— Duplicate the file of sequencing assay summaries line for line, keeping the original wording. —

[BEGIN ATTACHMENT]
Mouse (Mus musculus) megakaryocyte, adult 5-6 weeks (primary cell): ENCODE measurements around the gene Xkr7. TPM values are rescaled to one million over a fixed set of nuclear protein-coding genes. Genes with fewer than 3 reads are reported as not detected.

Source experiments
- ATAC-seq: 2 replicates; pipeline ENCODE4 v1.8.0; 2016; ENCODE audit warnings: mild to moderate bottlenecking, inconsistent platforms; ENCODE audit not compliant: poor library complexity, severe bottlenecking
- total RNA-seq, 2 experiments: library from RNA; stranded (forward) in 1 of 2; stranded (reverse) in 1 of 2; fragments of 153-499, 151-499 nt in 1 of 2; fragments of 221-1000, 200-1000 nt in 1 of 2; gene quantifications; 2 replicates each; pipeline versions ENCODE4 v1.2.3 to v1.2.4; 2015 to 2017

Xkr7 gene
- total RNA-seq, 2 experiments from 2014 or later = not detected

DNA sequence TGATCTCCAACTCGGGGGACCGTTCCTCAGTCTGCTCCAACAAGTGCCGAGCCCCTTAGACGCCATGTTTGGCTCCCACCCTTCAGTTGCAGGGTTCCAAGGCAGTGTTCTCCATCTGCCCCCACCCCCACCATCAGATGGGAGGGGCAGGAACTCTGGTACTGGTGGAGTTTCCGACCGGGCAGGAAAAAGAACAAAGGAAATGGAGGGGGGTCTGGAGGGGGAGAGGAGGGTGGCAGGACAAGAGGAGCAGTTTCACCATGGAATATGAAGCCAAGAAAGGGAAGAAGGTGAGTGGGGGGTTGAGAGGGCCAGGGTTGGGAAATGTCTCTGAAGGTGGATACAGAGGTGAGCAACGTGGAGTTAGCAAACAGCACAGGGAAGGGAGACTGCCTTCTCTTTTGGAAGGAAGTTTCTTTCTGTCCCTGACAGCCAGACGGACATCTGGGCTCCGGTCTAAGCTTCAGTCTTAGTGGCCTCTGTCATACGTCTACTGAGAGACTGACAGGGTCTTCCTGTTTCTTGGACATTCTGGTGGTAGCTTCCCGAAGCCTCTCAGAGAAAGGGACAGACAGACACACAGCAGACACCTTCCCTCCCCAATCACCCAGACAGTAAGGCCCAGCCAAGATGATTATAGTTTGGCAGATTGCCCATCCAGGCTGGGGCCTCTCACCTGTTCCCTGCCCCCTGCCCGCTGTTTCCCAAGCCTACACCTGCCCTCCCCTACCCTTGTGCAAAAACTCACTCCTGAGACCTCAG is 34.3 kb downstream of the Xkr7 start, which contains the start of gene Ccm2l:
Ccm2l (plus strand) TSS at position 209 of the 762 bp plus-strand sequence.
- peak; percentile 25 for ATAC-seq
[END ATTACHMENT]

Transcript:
Mouse (Mus musculus) megakaryocyte, adult 5-6 weeks (primary cell): ENCODE measurements around the gene Xkr7. TPM values are rescaled to one million over a fixed set of nuclear protein-coding genes. Genes with fewer than 3 reads are reported as not detected.

Source experiments
- ATAC-seq: 2 replicates; pipeline ENCODE4 v1.8.0; 2016; ENCODE audit warnings: mild to moderate bottlenecking, inconsistent platforms; ENCODE audit not compliant: poor library complexity, severe bottlenecking
- total RNA-seq, 2 experiments: library from RNA; stranded (forward) in 1 of 2; stranded (reverse) in 1 of 2; fragments of 153-499, 151-499 nt in 1 of 2; fragments of 221-1000, 200-1000 nt in 1 of 2; gene quantifications; 2 replicates each; pipeline versions ENCODE4 v1.2.3 to v1.2.4; 2015 to 2017

Xkr7 gene
- total RNA-seq, 2 experiments from 2014 or later = not detected

DNA sequence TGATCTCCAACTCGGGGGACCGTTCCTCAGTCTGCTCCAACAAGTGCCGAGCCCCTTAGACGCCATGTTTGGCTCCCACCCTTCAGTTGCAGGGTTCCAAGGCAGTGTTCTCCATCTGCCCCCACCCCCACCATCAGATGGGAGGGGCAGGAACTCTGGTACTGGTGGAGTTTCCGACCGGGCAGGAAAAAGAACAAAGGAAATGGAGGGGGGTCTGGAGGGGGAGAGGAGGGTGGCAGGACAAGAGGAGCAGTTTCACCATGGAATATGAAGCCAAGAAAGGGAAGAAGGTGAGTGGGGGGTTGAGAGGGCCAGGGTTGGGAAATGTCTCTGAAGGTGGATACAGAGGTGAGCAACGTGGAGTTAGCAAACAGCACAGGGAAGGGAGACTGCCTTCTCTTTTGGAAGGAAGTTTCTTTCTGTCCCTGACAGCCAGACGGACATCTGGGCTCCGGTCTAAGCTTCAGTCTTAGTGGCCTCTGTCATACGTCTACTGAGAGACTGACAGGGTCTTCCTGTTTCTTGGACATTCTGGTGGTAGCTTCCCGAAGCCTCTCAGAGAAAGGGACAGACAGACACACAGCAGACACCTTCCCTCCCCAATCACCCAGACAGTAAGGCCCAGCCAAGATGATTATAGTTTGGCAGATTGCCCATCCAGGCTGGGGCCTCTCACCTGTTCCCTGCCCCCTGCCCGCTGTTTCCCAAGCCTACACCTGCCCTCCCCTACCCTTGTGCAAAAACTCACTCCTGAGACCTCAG is 34.3 kb downstream of the Xkr7 start, which contains the start of gene Ccm2l:
Ccm2l (plus strand) TSS at position 209 of the 762 bp plus-strand sequence.
- peak; percentile 25 for ATAC-seq